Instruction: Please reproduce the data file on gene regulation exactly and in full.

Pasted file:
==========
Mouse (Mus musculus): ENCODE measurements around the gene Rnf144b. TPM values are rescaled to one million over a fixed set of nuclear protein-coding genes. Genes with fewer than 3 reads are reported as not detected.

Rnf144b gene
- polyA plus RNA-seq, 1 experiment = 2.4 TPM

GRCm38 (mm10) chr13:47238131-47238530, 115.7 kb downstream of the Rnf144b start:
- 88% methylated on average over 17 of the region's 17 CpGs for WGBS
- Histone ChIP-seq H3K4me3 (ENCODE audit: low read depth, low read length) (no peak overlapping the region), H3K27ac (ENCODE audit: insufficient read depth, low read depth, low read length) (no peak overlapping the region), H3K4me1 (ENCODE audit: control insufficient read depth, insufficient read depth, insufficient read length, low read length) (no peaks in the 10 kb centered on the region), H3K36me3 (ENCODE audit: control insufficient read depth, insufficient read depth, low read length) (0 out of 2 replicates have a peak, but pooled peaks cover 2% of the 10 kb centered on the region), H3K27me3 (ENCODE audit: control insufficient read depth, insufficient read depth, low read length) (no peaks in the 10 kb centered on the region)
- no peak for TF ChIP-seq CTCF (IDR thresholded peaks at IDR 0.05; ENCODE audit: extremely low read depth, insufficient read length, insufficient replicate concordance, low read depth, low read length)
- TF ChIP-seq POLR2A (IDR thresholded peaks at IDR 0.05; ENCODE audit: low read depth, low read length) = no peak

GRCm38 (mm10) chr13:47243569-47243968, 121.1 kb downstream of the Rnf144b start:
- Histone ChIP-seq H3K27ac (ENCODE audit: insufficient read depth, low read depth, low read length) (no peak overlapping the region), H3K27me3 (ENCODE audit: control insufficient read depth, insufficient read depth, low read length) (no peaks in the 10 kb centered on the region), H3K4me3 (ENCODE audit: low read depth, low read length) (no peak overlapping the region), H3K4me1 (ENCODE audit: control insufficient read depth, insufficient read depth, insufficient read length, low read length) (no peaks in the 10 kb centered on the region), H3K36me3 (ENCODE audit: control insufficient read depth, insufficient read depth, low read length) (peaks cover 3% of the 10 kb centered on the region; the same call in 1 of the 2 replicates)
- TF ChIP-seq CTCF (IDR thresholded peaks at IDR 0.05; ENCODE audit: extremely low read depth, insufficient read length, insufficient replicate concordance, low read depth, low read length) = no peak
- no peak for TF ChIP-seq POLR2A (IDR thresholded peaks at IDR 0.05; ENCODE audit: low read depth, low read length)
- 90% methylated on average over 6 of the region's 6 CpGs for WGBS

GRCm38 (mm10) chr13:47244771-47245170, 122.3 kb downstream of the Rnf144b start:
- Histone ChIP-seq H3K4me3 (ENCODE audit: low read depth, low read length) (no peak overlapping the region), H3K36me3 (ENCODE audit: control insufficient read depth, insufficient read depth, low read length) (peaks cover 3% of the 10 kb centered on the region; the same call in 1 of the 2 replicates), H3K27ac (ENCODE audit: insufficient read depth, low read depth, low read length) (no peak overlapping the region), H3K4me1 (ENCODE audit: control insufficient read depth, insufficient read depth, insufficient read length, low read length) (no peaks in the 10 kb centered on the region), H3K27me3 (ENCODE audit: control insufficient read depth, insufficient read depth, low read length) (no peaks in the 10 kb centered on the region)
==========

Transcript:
Mouse (Mus musculus): ENCODE measurements around the gene Rnf144b. TPM values are rescaled to one million over a fixed set of nuclear protein-coding genes. Genes with fewer than 3 reads are reported as not detected.

Rnf144b gene
- polyA plus RNA-seq, 1 experiment = 2.4 TPM

GRCm38 (mm10) chr13:47238131-47238530, 115.7 kb downstream of the Rnf144b start:
- 88% methylated on average over 17 of the region's 17 CpGs for WGBS
- Histone ChIP-seq H3K4me3 (ENCODE audit: low read depth, low read length) (no peak overlapping the region), H3K27ac (ENCODE audit: insufficient read depth, low read depth, low read length) (no peak overlapping the region), H3K4me1 (ENCODE audit: control insufficient read depth, insufficient read depth, insufficient read length, low read length) (no peaks in the 10 kb centered on the region), H3K36me3 (ENCODE audit: control insufficient read depth, insufficient read depth, low read length) (0 out of 2 replicates have a peak, but pooled peaks cover 2% of the 10 kb centered on the region), H3K27me3 (ENCODE audit: control insufficient read depth, insufficient read depth, low read length) (no peaks in the 10 kb centered on the region)
- no peak for TF ChIP-seq CTCF (IDR thresholded peaks at IDR 0.05; ENCODE audit: extremely low read depth, insufficient read length, insufficient replicate concordance, low read depth, low read length)
- TF ChIP-seq POLR2A (IDR thresholded peaks at IDR 0.05; ENCODE audit: low read depth, low read length) = no peak

GRCm38 (mm10) chr13:47243569-47243968, 121.1 kb downstream of the Rnf144b start:
- Histone ChIP-seq H3K27ac (ENCODE audit: insufficient read depth, low read depth, low read length) (no peak overlapping the region), H3K27me3 (ENCODE audit: control insufficient read depth, insufficient read depth, low read length) (no peaks in the 10 kb centered on the region), H3K4me3 (ENCODE audit: low read depth, low read length) (no peak overlapping the region), H3K4me1 (ENCODE audit: control insufficient read depth, insufficient read depth, insufficient read length, low read length) (no peaks in the 10 kb centered on the region), H3K36me3 (ENCODE audit: control insufficient read depth, insufficient read depth, low read length) (peaks cover 3% of the 10 kb centered on the region; the same call in 1 of the 2 replicates)
- TF ChIP-seq CTCF (IDR thresholded peaks at IDR 0.05; ENCODE audit: extremely low read depth, insufficient read length, insufficient replicate concordance, low read depth, low read length) = no peak
- no peak for TF ChIP-seq POLR2A (IDR thresholded peaks at IDR 0.05; ENCODE audit: low read depth, low read length)
- 90% methylated on average over 6 of the region's 6 CpGs for WGBS

GRCm38 (mm10) chr13:47244771-47245170, 122.3 kb downstream of the Rnf144b start:
- Histone ChIP-seq H3K4me3 (ENCODE audit: low read depth, low read length) (no peak overlapping the region), H3K36me3 (ENCODE audit: control insufficient read depth, insufficient read depth, low read length) (peaks cover 3% of the 10 kb centered on the region; the same call in 1 of the 2 replicates), H3K27ac (ENCODE audit: insufficient read depth, low read depth, low read length) (no peak overlapping the region), H3K4me1 (ENCODE audit: control insufficient read depth, insufficient read depth, insufficient read length, low read length) (no peaks in the 10 kb centered on the region), H3K27me3 (ENCODE audit: control insufficient read depth, insufficient read depth, low read length) (no peaks in the 10 kb centered on the region)